Plaintiffs, who were white-collar employees employed by the state in professional positions during the pertinent two-year period, filed an action against the state, seeking overtime compensation for overtime worked during that period. The state denied that it owed overtime compensation. Instead, it argued that, whatever the amendment to former ORS 279.340 (1993) may have provided, and however the wording to former ORS 279.342(5) (1993) may have gone unaltered, the 1995 legislature's clear intent was that the exemption for white-collar workers should include state workers. The legislature may have neglected to amend the statutes specifically to provide for that exemption, the state acknowledged, but the exemption nonetheless should apply. The trial court accepted that argument, but the Court of Appeals rejected it as contrary to the unambiguous wording of the applicable statutes as they existed between 1995 and 1997. Young I, 161 Or App at 36. The Court of Appeals therefore reversed the trial court's judgment and remanded the case to the trial court to assess plaintiffs' damages. Id. at 40.

As noted, the trial court determined on remand that the proper method for calculating plaintiffs' overtime compensation was the so-called "fluctuating hours" method. The trial court also concluded that plaintiffs who had terminated their employment before the Court of Appeals had issued its appellate judgment were not entitled to penalty wages because the state did not have notice that its interpretation of former ORS 279.340 was incorrect until that decision was final.

On appeal, the Court of Appeals agreed that the wording of former ORS 279.340(1) was consistent with the fluctuating-hours method of calculating overtime compensation. Young II, 195 Or App at 36-38. In addition, the Court of Appeals slightly modified but otherwise approved the trial court's decision regarding penalty wages. Id. at 41-47. We allowed plaintiffs' petition for review.

On review, the state argues in favor of the fluctuating-hours method of calculating overtime compensation. The assumption behind the fluctuating-hours method is the idea that payment of a salaried employee's fixed salary compensates the employee for every hour actually worked. An employer calculates a salaried employee's "regular rate" by dividing the employee's weekly salary by the number of hours actually worked in a single week. Under the fluctuating-hours method the employer may satisfy the statutory "one and one-half" overtime requirement by paying the salaried employee an additional one-half of the employee's regular rate multiplied by the hours of overtime that the employee actually had worked. Plaintiffs, however, argue that the "fluctuating-hours" method is inconsistent with the plain text of former ORS 279.340(1) and that they should receive one and one-half their regular rate of pay for working overtime.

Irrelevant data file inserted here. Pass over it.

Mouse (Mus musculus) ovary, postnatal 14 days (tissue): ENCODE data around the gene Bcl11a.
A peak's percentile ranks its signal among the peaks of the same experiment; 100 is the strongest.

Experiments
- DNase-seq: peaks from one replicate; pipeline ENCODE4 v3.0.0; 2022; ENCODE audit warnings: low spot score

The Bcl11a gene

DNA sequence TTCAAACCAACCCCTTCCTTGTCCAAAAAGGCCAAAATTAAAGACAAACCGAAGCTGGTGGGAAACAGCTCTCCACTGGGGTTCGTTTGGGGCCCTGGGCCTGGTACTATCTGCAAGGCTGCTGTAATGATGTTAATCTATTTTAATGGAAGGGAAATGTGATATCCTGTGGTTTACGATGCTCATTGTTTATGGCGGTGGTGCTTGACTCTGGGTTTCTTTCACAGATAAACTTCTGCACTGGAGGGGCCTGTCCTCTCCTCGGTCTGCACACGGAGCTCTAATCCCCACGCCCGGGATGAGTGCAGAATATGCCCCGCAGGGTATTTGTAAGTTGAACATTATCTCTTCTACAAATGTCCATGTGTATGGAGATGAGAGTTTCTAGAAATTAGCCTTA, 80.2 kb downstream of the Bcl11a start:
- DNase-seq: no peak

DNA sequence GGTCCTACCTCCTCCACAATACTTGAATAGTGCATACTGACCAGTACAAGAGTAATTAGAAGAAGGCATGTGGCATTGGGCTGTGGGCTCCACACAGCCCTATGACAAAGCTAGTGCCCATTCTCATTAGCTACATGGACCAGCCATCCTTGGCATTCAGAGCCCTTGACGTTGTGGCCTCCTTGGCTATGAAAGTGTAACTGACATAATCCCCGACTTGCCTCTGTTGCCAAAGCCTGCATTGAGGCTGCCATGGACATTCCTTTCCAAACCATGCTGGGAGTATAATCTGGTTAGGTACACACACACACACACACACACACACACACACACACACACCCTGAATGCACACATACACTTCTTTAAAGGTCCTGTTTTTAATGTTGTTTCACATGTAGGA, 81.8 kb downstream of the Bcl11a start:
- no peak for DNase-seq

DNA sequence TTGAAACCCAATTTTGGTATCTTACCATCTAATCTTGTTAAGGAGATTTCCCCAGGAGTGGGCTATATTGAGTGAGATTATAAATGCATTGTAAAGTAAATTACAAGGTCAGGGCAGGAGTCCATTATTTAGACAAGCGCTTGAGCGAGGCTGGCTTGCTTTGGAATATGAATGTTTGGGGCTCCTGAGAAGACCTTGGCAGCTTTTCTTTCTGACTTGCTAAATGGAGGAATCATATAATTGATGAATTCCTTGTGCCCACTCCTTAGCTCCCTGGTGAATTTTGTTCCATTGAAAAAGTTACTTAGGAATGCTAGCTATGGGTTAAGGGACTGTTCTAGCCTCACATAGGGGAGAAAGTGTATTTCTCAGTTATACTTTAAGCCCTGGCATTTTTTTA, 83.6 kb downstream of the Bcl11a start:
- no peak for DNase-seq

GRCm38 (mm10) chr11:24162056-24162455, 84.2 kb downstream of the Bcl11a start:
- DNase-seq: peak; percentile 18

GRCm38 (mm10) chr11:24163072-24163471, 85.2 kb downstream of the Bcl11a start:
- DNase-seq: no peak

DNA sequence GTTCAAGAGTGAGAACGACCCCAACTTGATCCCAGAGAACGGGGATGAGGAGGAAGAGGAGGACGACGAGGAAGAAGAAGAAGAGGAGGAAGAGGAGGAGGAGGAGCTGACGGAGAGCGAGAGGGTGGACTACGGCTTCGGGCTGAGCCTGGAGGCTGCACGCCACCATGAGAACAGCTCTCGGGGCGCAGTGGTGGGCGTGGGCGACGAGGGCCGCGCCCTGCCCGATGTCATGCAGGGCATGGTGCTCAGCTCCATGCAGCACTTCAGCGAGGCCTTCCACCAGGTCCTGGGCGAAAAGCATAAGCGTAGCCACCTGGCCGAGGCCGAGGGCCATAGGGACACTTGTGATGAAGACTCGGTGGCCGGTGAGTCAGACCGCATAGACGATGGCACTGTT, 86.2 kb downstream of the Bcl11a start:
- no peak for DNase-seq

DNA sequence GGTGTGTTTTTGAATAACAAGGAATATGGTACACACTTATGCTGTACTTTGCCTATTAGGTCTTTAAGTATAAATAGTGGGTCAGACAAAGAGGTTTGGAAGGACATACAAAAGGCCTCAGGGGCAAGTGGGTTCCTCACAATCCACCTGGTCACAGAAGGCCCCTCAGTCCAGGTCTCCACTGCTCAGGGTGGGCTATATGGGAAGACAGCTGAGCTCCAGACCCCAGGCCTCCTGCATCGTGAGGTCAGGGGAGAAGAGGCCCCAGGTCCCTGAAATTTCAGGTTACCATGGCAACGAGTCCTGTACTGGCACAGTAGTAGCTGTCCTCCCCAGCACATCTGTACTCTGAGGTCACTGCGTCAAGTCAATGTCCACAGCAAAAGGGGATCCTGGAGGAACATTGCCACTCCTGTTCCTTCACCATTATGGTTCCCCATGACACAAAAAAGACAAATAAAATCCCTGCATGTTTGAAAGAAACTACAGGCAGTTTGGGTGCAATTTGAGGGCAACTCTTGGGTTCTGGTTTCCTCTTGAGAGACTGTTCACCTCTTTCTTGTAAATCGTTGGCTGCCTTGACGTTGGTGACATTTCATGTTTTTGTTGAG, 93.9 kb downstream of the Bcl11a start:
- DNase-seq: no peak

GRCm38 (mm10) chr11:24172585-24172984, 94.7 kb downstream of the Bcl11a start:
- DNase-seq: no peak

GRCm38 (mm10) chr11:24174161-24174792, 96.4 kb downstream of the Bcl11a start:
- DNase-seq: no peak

We begin our analysis with the statute, former ORS 279.340(1) (1995) (now ORS 653.268(1)), which has provided since 1995:

"Labor directly employed by a public employer as defined in ORS 243.650 shall be compensated, if budgeted funds for such purpose are available, for overtime worked in excess of 40 hours in any one week, at not less than one and one-half times the regular rate of such employment. If budgeted funds are not available for the payment of overtime, such overtime shall be allowed in compensatory time off at not less than time and a half for employment in excess of 40 hours in any one week."

(Emphasis added.)

The key term in former ORS 279.340(1) is "regular rate." "Regular" means "NORMAL, STANDARD." Webster's Third New Int'l Dictionary 1913 (unabridged ed 2002). "Rate" means "a fixed relation (as of quantity, amount, or degree) between two things: ratio" and "a quantity, amount, or degree of something measured per unit of something else (as time)." Webster's at 1884. The phrase "regular rate," in this context, thus indicates a ratio or relationship that normally exists between two things -- here, money and time. Most employees accept a standard rate of pay, a salary for an established or expected period of work time. Former ORS 279.340(1) assumes that that period of time is 40 hours in one week and anticipates that the employee will receives a "regular rate" of pay for that 40-hour week, which means a rate of pay for a regular week of work that can be expressed as a certain number of dollars per hour. For example, if an employee receives $800 for a 40-hour workweek, the regular rate of pay is $20 per hour. The employee's expected workweek could be more or less -- part-time, for example -- in which case the regular rate still could be expressed as a function of hourly work, viz., as a salary divided by the number of hours. In any event, former ORS 279.340(1) requires that "overtime worked in excess of 40 hours in any one week" must be compensated "at not less than one and one-half times the regular rate of such employment." One and one-half the regular rate means, based on the foregoing example, 1.5 times $20/hour equals $30/hour.